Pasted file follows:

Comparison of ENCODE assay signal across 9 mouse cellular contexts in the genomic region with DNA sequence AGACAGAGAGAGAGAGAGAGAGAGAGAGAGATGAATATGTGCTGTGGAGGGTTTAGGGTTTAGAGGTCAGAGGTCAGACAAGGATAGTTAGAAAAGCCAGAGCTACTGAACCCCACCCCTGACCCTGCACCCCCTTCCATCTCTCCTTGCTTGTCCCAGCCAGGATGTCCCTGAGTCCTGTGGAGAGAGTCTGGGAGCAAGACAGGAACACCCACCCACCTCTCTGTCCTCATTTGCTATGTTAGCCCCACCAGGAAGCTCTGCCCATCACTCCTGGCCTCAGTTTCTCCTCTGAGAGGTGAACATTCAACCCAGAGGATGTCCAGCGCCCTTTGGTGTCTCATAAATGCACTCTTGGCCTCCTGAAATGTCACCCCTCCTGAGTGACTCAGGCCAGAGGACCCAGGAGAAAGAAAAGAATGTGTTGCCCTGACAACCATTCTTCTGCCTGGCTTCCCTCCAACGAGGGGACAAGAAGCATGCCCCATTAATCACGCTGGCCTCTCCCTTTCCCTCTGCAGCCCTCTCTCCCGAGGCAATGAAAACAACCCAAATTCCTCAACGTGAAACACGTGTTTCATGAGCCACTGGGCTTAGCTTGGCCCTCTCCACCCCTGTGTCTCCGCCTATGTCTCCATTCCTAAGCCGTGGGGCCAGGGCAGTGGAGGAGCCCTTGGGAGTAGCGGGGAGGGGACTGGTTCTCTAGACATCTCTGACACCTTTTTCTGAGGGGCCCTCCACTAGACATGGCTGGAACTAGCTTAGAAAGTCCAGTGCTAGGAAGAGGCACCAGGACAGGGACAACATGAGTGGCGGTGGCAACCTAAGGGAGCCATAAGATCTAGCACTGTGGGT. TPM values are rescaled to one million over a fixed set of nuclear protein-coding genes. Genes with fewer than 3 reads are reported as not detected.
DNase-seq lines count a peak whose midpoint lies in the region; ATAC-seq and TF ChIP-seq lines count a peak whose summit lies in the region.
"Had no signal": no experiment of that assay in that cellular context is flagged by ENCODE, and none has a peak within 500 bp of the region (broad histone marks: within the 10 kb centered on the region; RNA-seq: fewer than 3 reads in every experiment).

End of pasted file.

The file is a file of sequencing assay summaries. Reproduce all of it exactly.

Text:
Comparison of ENCODE assay signal across 9 mouse cellular contexts in the genomic region with DNA sequence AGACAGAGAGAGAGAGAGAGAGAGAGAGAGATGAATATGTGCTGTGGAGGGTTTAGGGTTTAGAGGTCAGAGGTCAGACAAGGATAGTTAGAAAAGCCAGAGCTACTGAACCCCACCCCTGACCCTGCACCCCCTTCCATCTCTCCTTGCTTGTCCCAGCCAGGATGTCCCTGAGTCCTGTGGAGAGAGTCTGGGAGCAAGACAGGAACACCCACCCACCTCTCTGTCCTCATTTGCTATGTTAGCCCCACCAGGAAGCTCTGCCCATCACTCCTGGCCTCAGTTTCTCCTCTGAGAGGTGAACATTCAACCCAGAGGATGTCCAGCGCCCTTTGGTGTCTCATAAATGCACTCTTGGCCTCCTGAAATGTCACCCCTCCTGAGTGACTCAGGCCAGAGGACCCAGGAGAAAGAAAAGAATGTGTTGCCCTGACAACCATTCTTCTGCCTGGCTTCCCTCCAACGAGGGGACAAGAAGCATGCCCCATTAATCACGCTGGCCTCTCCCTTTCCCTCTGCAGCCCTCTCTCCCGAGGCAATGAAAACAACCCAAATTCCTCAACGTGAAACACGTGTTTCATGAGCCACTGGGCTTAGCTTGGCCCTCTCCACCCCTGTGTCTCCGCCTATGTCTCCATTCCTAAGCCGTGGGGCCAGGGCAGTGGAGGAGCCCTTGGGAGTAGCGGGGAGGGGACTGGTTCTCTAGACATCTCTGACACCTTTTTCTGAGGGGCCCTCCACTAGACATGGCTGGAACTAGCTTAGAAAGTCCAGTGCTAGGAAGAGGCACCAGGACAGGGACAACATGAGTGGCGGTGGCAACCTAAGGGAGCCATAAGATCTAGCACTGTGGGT. TPM values are rescaled to one million over a fixed set of nuclear protein-coding genes. Genes with fewer than 3 reads are reported as not detected.
DNase-seq lines count a peak whose midpoint lies in the region; ATAC-seq and TF ChIP-seq lines count a peak whose summit lies in the region.
"Had no signal": no experiment of that assay in that cellular context is flagged by ENCODE, and none has a peak within 500 bp of the region (broad histone marks: within the 10 kb centered on the region; RNA-seq: fewer than 3 reads in every experiment).